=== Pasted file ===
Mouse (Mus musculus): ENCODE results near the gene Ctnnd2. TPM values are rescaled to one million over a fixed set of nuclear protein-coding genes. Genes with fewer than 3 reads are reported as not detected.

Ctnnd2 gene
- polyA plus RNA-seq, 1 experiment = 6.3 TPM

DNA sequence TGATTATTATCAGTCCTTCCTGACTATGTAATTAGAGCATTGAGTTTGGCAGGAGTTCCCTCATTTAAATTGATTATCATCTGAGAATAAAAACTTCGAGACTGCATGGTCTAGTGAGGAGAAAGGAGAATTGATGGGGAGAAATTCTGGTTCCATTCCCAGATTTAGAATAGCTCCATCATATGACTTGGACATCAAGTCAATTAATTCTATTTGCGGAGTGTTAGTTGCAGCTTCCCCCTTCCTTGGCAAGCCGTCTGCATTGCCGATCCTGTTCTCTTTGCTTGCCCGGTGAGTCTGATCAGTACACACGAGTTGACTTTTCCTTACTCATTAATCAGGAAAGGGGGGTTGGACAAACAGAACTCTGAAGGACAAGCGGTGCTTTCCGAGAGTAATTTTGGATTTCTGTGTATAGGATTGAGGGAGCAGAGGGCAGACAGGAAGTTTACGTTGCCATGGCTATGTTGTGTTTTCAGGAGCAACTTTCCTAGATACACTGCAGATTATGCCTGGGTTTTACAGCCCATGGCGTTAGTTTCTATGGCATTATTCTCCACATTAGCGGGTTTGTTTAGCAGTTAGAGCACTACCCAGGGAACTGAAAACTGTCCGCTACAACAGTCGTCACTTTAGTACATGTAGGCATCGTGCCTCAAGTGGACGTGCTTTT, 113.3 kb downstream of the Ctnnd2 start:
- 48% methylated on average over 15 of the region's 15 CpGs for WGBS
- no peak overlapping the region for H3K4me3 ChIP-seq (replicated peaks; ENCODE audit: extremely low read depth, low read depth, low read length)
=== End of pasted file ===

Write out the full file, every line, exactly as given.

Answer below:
Mouse (Mus musculus): ENCODE results near the gene Ctnnd2. TPM values are rescaled to one million over a fixed set of nuclear protein-coding genes. Genes with fewer than 3 reads are reported as not detected.

Ctnnd2 gene
- polyA plus RNA-seq, 1 experiment = 6.3 TPM

DNA sequence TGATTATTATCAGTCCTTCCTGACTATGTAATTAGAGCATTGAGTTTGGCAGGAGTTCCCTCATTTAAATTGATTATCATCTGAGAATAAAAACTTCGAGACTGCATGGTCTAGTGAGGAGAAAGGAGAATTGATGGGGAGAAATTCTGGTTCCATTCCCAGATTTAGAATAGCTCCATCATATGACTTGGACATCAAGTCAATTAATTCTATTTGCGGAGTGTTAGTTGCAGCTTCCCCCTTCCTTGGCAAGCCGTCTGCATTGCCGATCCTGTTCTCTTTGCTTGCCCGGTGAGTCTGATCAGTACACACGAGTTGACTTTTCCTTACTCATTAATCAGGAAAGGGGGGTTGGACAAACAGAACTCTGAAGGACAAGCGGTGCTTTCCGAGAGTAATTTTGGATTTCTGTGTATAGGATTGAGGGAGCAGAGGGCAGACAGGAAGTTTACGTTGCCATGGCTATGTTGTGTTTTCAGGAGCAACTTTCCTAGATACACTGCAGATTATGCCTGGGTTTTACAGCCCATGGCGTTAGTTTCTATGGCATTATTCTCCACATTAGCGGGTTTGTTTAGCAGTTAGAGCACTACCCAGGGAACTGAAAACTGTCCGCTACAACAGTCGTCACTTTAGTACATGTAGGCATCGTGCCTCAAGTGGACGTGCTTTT, 113.3 kb downstream of the Ctnnd2 start:
- 48% methylated on average over 15 of the region's 15 CpGs for WGBS
- no peak overlapping the region for H3K4me3 ChIP-seq (replicated peaks; ENCODE audit: extremely low read depth, low read depth, low read length)